Tammy Quinones was driving to work last December when she received a call from her son’s school, where she had just left her 13-year-old, Ian. There had been an accident, the school said. Her son was involved.
Tammy turned around, and on her way back to Rincon Middle School in Escondido, she passed an ambulance, and she knew Ian was inside. “At the school, they told me he was taken to Palomar Hospital,” Tammy said.
At Palomar Medical Center, a nurse and chaplain told Tammy what had happened. Ian had collapsed during gym class. He was given CPR. Someone used a defibrillator to restart his heart.
Ian’s team at Palomar then called for emergency transport to Rady Children’s Hospital-San Diego. “Physicians couldn’t get a pulse for him in the emergency room,” Tammy said. Rady Children’s Hospital Emergency Transport (CHET) Team stabilized Ian and delivered him to Rady Children’s. CHET provides immediate response to hospitals, clinics or doctor’s offices in San Diego, Imperial and Riverside counties.
“When Ian was admitted to the ICU, he was as critical as they come,” said Matthew Wilder, M.D., a pediatric critical care fellow at Rady Children’s. “He was in full cardiac arrest and getting CPR by the support team.”
Tammy called Ian’s father to tell him the news. Ian was in the intensive care unit in very critical condition. “It was very frightening,” Tammy said. “He was put into a drug-induced coma, and a surgeon put him on an ECMO machine to stabilize his heart.” ECMO, or extracorporeal membrane oxygenation, is advanced technology that circulates blood so that oxygen can be supplied to the body. Similar to a cardiopulmonary bypass performed in operating rooms, it can be used to support heart and lung function in children.
Bradley Peterson, M.D., director of the Ernest Hahn Critical Care Center, examined Ian and prescribed medications to help stabilize him. Dr. Wilder noted that Ian was given massive amounts of medications to try to regain pulses and a normal heart rhythm.
James C. Perry, M.D., director of Electrophysiology and the Adult Congenital Heart Program at Rady Children’s and professor of pediatrics, the University of California, San Diego School of Medicine, examined Ian as well, and determined he had Wolff-Parkinson-White syndrome, a rare heart condition.
The congenital (present at birth) disorder has the presence of an extra abnormal pathway to the heart that causes periods of very fast heartbeat.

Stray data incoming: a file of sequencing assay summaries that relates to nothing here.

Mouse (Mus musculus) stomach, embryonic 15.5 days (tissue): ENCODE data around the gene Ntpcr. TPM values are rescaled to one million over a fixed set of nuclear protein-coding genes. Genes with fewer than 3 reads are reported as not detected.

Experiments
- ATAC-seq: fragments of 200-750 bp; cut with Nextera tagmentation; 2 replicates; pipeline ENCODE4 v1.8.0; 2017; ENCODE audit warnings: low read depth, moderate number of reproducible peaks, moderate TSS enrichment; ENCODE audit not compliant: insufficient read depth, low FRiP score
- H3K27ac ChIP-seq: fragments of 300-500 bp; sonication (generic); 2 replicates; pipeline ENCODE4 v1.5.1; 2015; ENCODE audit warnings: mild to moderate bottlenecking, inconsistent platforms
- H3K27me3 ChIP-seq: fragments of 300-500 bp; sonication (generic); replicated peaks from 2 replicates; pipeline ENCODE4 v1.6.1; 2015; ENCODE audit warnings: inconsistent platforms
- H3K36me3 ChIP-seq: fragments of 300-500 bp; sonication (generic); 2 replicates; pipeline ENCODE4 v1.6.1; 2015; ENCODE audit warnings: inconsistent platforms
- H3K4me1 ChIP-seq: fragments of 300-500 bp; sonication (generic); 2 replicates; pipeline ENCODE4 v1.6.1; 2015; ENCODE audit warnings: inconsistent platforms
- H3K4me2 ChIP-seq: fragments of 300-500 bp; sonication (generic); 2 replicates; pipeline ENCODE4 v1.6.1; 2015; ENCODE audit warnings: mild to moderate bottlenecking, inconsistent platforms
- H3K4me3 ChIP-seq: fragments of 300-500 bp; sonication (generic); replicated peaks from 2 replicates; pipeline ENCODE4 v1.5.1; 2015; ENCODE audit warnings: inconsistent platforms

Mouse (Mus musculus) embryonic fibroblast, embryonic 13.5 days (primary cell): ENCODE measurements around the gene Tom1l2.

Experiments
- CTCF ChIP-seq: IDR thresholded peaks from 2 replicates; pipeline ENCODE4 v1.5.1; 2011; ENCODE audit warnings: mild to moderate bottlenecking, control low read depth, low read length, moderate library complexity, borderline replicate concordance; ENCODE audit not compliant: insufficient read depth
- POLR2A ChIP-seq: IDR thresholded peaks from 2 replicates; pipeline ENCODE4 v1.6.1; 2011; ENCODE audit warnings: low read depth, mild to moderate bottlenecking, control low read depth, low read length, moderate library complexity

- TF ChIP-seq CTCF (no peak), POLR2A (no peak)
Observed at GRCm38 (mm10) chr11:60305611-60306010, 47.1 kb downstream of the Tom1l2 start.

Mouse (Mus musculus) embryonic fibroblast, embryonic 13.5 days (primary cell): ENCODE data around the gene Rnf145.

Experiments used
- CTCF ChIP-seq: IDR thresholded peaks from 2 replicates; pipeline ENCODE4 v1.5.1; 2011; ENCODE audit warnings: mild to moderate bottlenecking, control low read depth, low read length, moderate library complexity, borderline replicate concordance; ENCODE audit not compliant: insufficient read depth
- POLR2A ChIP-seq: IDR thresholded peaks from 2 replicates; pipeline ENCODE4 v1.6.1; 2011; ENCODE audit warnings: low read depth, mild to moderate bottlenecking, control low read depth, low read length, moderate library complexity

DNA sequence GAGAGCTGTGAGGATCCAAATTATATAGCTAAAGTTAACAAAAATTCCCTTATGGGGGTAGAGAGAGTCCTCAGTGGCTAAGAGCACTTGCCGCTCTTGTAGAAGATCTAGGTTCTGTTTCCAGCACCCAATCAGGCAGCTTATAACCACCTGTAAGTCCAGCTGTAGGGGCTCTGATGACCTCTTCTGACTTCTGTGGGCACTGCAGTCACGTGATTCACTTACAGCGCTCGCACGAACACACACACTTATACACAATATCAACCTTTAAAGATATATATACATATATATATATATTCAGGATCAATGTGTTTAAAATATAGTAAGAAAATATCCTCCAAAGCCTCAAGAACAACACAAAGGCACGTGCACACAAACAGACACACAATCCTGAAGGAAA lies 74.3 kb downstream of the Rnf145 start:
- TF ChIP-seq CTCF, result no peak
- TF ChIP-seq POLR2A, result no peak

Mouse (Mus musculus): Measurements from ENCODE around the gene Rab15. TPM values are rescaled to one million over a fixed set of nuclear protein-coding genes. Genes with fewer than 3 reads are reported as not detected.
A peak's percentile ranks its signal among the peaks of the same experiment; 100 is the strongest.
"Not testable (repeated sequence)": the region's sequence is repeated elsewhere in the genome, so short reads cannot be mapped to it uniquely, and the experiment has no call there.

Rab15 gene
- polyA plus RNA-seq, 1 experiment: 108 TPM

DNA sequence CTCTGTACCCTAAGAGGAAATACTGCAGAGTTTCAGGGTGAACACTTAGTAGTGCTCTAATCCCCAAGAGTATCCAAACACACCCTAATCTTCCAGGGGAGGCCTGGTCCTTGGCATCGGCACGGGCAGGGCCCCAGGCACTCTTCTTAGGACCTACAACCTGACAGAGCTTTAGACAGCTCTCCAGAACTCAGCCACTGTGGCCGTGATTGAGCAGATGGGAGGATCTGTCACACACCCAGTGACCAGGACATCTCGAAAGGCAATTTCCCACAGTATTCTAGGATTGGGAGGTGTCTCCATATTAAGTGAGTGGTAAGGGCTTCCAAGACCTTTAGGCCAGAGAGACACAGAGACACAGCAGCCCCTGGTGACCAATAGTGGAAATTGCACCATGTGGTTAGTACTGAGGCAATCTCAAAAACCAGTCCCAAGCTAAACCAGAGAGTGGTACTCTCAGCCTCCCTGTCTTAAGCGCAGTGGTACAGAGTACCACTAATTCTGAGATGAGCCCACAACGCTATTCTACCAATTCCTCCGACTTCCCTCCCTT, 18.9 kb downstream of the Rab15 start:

“Only one percent of patients who have this congenital condition go into cardiac arrest as Ian did,” Dr. Perry said.
“The condition often doesn’t show up until later in life. That’s why Ian didn’t have any symptoms until he collapsed at school. The instant CPR he received and the defibrillator at the school definitely saved his life.”
When Ian was stable enough, Dr. Perry took him to the electrophysiology lab and found he had several dangerous extra pathways on the left side of his heart. Dr. Perry and his staff prepared for a radiofrequency catheter ablation procedure to destroy the extra pathways. The procedure would take six hours, Tammy learned. “They told us they would have to re-enact a cardiac arrest to find the electrical currents that ran down into the bottom part of the heart so Dr. Perry could ablate them,” she said.
Ian was asleep during the procedure in the cardiac catheterization laboratory.
A catheter was threaded up through his leg into the heart, and radiofrequency energy (low-voltage, high-frequency electricity) targeted the pathways causing the abnormal heart rhythm, and destroyed them.
“Ian will only need to see us one more time,” Dr. Perry said. “He is doing great and is cured from a heart standpoint. We have one of the most active cardiac catheterization programs in the country and have first-class results in the nation for doing this catheter-ablation procedure.”
Said Tammy, “Dr. Perry cured Ian’s heart condition, and we’re so grateful he practices at Rady Children’s.”
The ECMO treatment caused some damage to Ian’s right leg. Due to oxygen loss from the knee down, physicians had to remove 60 percent of the muscle from his lower leg. Ian has had five surgeries on his leg, followed by physical therapy to help in his recovery. He might have one more surgery on his leg to minimize the scar.
In February, Ian was released from the hospital, and he returned to school.
Now 14 and in ninth grade, Ian is grateful to be alive, and for the care he received at Rady Children’s.
“The one thing I’ll remember most about the nurses and doctors is that they were nice and that they saved my life,” Ian said.
Tammy still can’t believe Ian survived everything so well. “Ian is such a miracle boy,” she said.
The San Diego Union-Tribune Kids’ NewsDay, October 2011